And when news broke later in the day that former Justice Department official Monica Goodling might have broken the law by hiring federal employees based upon their political parties, you can bet that a great many legal beagles started drooling over their computer screens as they tried to comprehend the impact the news would have upon her still-far-off testimony before the committee.
But the truest and most poignant words of the day came from some of the very people at the center of the controversy. The House Judiciary Committee released the written answers from six of the eight fired federal prosecutors. They ought to be required reading for anyone interested in truly comprehending the scope of the White House's misfeasance in this matter. For only in their reading do you really comprehend just how these sharp and ambitious these public servants were before they were canned — just how much they resemble precisely the sort of government employees we need more of, not less, in this country.
Republican appointees all, some of the six fired U.S. attorneys answered their questions tersely. Others were more expansive. Some clearly still are bitter over how and why they were fired; some are angry less at what has transpired since. All, you easily could conclude from their responses, are more loyal and dedicated and true to the ideal of good governance and the dispassionate rule of law than are the cynical lot of hacks who conspired to fire them and then put their plot into action. When you read their answers carefully, you realize that the bad guys beat the good guys here (at least to this point) — to the detriment of us all.
You also realize in reading those responses that the explanation given by the White House and Justice Department in defending their position — that these people all served "at the pleasure of the president" — doesn't answer or even address the more fundamental and pressing question: Why it is in the best interests of the country to replace highly competent and dedicated federal prosecutors with those arguably less so? In other words, even if these people are political appointees, why is it good governance to have replaced them when they were by any reasonable measure doing a really good job?
Take Carol C. Lam, the U.S. attorney in San Diego before she was fired as part of this purge. In 2007 alone, she was the San Diego County Bar Association Outstanding Lawyer of the Year, one of the Los Angeles Daily Journal's Top 75 Women Litigators, and a recipient of the U.S. Health and Human Services Inspector General's Award. In her responses, she explained the work her office did to help drop crime in San Diego to "its lowest point in 25 years," as well as the work she coordinated to help thwart gun crimes. When asked if she "was ever told by anyone in the Justice Department that your job performance was inadequate in any respect prior to your being asked to resign," she answered no.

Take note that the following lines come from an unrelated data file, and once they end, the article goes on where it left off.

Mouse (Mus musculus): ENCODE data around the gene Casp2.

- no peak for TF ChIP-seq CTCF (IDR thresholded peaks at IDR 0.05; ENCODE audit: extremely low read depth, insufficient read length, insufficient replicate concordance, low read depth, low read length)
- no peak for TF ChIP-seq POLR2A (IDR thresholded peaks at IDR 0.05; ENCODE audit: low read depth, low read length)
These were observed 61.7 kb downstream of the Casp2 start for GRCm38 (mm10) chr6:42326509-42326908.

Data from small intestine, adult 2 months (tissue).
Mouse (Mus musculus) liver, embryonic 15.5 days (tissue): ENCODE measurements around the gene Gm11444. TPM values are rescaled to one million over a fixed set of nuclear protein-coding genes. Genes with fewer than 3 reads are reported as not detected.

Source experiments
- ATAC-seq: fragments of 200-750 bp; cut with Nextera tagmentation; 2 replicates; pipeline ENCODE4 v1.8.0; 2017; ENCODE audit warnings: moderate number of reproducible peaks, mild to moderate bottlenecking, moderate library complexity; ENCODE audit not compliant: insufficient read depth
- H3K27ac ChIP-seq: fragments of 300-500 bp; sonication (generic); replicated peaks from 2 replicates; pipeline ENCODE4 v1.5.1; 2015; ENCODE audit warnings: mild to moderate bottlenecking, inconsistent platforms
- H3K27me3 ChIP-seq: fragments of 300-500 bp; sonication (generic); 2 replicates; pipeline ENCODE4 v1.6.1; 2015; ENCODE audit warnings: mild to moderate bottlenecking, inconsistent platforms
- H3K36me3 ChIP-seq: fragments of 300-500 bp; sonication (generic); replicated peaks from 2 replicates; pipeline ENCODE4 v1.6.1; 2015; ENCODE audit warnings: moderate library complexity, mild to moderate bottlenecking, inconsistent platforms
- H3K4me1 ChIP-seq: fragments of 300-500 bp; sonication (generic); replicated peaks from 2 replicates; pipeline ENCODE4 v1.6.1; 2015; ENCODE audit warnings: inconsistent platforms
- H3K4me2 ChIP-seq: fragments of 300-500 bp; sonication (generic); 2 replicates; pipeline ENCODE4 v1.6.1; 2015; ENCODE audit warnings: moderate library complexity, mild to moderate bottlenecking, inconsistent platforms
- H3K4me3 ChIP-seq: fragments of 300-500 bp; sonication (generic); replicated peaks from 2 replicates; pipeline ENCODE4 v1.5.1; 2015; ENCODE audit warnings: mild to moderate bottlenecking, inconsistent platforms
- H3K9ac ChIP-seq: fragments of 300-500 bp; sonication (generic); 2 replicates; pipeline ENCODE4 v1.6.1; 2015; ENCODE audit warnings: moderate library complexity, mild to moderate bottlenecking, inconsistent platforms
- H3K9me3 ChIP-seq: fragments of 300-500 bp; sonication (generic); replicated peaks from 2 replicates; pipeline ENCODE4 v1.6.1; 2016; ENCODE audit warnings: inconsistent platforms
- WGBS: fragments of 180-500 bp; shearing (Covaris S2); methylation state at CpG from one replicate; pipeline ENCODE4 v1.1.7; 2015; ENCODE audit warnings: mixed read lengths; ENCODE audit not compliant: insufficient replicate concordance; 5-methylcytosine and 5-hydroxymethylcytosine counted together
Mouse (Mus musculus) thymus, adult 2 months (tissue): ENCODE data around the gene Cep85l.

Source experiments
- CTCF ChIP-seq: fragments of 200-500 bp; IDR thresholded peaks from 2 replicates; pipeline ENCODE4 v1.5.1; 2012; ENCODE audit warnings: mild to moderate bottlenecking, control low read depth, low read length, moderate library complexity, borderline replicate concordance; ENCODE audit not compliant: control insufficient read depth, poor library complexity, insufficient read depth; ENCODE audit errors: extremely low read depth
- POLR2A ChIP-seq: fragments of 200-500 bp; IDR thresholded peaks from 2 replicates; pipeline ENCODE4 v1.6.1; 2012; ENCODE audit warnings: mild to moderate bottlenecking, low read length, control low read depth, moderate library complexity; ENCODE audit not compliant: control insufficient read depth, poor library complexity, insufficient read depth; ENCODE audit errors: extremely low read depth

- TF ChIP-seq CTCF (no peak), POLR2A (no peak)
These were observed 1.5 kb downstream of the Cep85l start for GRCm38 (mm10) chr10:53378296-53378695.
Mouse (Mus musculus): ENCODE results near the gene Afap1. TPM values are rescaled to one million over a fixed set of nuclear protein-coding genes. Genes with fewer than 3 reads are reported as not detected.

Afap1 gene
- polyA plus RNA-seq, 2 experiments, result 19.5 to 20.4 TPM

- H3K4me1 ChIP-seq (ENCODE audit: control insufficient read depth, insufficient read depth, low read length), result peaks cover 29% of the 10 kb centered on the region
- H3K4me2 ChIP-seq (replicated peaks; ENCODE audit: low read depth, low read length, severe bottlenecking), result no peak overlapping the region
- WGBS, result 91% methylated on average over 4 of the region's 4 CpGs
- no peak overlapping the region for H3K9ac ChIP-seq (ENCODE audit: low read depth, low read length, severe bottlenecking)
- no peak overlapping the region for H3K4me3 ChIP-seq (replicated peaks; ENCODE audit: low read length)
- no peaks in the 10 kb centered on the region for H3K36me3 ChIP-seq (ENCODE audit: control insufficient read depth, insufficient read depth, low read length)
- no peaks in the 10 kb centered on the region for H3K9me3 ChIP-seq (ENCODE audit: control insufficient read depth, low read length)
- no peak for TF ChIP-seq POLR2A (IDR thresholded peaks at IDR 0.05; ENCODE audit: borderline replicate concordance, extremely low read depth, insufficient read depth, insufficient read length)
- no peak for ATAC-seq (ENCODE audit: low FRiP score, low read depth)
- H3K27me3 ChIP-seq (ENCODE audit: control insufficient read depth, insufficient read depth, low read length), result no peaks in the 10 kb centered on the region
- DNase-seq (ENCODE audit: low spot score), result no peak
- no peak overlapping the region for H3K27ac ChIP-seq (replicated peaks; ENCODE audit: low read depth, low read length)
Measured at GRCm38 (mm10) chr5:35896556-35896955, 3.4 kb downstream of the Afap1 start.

Take Daniel Bogden, the U.S. attorney for Nevada until he was fired. He told the committee that when the time came, a high-ranking Justice Department official "explained to me words to the effect that the administration had a short two-year window of opportunity to put an individual into my United States Attorney's position in order to have the experience of serving as United States Attorney — have that title and experience on his or her resume so the Republican Party would have more future candidates for the federal bench and future political positions." Leave aside the "pleasure of the president" acorn: do you think that's a valid reason for firing a public servant who is otherwise doing a good job?
In fact, Bogden, in one of his responses, perfectly explained why this whole mess is so disturbing to rank-and-file federal lawyers. "Although each United States Attorney has a set of national priorities that need to be followed," he wrote, "in order to maximize effectiveness, [he] needs independence to establish the priorities for that particular district based upon his or her knowledge of that district, the office, its law enforcement partners and all other issues confronting the district. That independent judgment and ability to set appropriate priorities is critical.
"No one knows better what is going on in a district than the United States Attorney — the needs of that district and its priorities," Bogden wrote. "As to independent judgment with regards to particular prosecutions, although United States Attorneys are political appointees, as are federal judges, once in office they must have an overriding responsibility to justice in individual cases and need to pursue justice without fear of retribution."
Read his other responses and then tell me that he isn't precisely the sort of man you want as the face of the Justice Department.
Two of the other fired federal prosecutors, Paul K. Charlton and John McKay, disclosed details about the way in which they feel they were threatened to stay quiet about their dismissals by a Justice Department official, Michael J. Elston, the chief of staff for Deputy Attorney General Paul J. McNulty. Which side do you think our government and our president ought to be on? The side of the threatened or the side of the guy who threatens? Which side deserves to continue to serve at the president's "pleasure?" Elston still has his job. What sort of message does that send?
The moral of the story, so far, is that the people who should have been fired did the firing and the people who deserved to be able to continue to serve us all got the shaft. If that isn't a recipe for bad governance, if that isn't a "displeasing result," I don't know what is.